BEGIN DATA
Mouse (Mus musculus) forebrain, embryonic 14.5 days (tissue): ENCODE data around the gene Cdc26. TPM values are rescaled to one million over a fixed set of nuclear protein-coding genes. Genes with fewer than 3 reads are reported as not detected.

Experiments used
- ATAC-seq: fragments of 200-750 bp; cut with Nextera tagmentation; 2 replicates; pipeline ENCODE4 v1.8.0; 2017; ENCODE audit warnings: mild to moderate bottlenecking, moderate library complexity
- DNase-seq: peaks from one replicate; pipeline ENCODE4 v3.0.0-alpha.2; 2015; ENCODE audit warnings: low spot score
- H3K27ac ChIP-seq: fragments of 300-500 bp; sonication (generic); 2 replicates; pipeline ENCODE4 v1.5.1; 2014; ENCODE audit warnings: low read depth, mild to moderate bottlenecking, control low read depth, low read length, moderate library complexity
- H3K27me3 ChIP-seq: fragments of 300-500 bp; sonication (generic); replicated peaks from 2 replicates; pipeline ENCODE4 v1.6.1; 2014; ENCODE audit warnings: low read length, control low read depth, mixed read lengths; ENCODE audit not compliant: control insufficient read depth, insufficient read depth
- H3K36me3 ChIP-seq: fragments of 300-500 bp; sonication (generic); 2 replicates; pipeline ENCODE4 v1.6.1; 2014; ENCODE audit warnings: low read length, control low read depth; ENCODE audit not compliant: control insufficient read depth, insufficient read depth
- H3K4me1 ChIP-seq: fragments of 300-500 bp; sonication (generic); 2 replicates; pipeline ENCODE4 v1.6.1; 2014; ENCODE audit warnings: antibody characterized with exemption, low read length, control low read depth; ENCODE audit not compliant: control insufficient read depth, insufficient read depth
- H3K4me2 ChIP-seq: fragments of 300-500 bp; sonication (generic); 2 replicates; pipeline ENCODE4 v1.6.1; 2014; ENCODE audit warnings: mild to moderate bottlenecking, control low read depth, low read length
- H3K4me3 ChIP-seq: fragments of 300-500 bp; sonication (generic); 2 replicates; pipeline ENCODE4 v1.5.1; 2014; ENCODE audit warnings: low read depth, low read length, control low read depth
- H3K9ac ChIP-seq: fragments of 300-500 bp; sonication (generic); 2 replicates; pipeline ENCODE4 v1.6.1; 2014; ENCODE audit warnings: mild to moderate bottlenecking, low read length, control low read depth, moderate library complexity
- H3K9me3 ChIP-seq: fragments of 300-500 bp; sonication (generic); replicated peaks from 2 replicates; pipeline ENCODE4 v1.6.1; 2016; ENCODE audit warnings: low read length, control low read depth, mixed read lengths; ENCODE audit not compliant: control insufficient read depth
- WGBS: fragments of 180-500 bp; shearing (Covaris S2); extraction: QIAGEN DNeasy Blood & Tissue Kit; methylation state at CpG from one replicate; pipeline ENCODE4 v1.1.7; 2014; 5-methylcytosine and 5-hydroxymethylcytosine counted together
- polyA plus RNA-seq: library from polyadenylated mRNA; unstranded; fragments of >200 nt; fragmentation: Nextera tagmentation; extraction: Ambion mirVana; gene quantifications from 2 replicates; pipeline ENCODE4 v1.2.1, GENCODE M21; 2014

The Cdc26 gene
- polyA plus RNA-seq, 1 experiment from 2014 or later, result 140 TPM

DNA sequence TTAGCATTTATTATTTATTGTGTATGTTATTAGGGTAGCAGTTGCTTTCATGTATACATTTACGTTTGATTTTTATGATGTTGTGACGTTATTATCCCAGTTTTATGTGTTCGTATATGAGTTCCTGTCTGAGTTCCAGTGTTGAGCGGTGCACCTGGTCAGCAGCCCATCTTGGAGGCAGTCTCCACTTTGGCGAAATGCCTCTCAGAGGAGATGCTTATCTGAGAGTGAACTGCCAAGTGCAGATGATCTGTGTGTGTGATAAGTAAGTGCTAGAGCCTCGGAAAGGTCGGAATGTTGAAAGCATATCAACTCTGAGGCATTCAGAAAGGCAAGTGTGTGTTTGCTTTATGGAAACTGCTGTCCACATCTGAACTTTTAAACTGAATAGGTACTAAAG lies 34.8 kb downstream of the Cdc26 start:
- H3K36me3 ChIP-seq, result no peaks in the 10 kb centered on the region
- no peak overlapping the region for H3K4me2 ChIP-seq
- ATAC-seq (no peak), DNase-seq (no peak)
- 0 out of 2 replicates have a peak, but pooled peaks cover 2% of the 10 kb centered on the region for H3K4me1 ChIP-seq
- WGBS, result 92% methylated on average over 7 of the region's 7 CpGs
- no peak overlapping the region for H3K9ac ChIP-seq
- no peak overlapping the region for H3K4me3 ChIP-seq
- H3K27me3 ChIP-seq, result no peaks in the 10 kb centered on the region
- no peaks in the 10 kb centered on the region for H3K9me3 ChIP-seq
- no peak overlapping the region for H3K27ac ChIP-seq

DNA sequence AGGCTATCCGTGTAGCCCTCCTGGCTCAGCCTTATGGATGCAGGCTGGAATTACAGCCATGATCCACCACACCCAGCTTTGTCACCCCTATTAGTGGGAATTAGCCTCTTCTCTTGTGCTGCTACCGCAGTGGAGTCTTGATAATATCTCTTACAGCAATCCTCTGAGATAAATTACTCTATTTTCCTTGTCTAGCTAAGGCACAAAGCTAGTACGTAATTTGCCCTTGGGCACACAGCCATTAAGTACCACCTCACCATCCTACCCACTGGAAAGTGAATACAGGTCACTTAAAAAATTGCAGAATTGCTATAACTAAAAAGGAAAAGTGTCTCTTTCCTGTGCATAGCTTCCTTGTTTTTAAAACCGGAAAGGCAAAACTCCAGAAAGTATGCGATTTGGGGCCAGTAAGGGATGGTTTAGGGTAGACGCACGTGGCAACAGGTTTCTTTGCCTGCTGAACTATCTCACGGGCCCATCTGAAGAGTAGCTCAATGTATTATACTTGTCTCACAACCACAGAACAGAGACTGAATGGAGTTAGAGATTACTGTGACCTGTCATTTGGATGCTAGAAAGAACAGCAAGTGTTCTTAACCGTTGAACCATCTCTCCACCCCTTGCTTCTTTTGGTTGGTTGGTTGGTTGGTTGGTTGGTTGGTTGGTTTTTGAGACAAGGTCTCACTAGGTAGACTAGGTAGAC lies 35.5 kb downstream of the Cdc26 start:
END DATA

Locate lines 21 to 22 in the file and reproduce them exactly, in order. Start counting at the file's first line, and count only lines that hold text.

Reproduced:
- 0 out of 2 replicates have a peak, but pooled peaks cover 2% of the 10 kb centered on the region for H3K4me1 ChIP-seq
- WGBS, result 92% methylated on average over 7 of the region's 7 CpGs